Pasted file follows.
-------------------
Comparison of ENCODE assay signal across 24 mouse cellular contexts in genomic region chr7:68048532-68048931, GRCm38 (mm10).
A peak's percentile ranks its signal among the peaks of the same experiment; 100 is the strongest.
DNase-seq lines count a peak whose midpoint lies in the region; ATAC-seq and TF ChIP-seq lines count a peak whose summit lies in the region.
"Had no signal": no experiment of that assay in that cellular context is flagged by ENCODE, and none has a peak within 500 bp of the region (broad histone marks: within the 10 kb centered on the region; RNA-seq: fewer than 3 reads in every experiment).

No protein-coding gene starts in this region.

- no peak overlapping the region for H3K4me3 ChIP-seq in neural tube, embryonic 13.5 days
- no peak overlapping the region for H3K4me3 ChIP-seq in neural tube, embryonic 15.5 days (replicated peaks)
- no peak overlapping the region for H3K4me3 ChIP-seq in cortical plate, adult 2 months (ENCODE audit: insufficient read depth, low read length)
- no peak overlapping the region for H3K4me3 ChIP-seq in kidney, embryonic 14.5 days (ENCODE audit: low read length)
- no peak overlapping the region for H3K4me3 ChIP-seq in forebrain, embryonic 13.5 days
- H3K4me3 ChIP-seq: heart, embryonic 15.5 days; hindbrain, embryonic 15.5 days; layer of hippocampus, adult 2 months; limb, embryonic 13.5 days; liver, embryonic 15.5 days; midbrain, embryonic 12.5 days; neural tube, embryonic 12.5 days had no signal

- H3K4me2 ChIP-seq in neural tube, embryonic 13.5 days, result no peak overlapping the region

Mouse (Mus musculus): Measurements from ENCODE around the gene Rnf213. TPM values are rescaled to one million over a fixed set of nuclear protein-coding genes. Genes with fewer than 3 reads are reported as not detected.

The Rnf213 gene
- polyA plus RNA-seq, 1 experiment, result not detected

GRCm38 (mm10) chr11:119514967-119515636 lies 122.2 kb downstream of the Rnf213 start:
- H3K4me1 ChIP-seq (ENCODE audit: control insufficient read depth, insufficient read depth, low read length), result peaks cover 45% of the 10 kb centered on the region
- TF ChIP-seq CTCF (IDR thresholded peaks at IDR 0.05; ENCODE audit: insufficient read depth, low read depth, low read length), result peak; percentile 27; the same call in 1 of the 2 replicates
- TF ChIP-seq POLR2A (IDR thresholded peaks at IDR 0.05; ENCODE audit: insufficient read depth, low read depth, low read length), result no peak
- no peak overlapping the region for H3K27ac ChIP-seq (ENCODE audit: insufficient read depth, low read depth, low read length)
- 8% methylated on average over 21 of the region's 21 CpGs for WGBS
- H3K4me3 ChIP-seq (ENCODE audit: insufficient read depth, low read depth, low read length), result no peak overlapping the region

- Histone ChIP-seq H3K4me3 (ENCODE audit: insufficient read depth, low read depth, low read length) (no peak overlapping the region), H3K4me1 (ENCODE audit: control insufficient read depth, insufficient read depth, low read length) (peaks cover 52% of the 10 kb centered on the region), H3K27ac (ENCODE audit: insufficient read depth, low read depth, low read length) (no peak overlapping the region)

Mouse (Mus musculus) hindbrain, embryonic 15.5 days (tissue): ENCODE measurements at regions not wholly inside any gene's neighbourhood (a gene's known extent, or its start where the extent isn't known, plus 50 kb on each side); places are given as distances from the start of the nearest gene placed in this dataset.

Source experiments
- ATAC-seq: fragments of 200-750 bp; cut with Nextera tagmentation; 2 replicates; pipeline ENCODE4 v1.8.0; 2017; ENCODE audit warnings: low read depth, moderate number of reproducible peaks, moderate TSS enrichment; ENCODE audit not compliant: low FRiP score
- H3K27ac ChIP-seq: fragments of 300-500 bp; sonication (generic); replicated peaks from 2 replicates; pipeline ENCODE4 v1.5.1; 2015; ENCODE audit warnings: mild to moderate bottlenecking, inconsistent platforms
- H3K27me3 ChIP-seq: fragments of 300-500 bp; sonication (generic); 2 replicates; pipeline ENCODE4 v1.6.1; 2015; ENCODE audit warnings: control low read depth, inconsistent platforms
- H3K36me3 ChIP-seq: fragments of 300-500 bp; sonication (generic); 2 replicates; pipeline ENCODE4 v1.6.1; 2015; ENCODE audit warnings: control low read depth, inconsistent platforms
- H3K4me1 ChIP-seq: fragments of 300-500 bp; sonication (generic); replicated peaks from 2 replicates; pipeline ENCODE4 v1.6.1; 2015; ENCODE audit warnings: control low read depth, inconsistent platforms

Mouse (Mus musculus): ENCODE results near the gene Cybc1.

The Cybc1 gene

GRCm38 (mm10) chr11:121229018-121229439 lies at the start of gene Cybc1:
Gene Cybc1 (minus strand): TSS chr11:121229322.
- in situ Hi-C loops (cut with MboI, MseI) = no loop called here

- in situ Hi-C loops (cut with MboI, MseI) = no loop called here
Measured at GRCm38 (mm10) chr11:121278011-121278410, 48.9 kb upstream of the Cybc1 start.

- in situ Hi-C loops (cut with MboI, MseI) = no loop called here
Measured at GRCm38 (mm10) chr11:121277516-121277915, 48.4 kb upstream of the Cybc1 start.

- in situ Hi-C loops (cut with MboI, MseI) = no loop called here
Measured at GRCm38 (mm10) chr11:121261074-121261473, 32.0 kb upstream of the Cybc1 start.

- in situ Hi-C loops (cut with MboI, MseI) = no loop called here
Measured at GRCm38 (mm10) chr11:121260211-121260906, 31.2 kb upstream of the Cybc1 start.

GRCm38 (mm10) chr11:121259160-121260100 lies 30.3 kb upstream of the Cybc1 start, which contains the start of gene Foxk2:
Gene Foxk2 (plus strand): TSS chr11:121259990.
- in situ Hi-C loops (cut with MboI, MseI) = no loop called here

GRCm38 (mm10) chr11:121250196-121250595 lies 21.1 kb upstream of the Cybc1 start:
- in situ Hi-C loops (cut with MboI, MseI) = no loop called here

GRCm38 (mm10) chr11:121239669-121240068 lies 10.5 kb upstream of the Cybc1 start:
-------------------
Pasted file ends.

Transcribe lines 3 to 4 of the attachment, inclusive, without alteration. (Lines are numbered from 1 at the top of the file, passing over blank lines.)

DNase-seq lines count a peak whose midpoint lies in the region; ATAC-seq and TF ChIP-seq lines count a peak whose summit lies in the region.
"Had no signal": no experiment of that assay in that cellular context is flagged by ENCODE, and none has a peak within 500 bp of the region (broad histone marks: within the 10 kb centered on the region; RNA-seq: fewer than 3 reads in every experiment).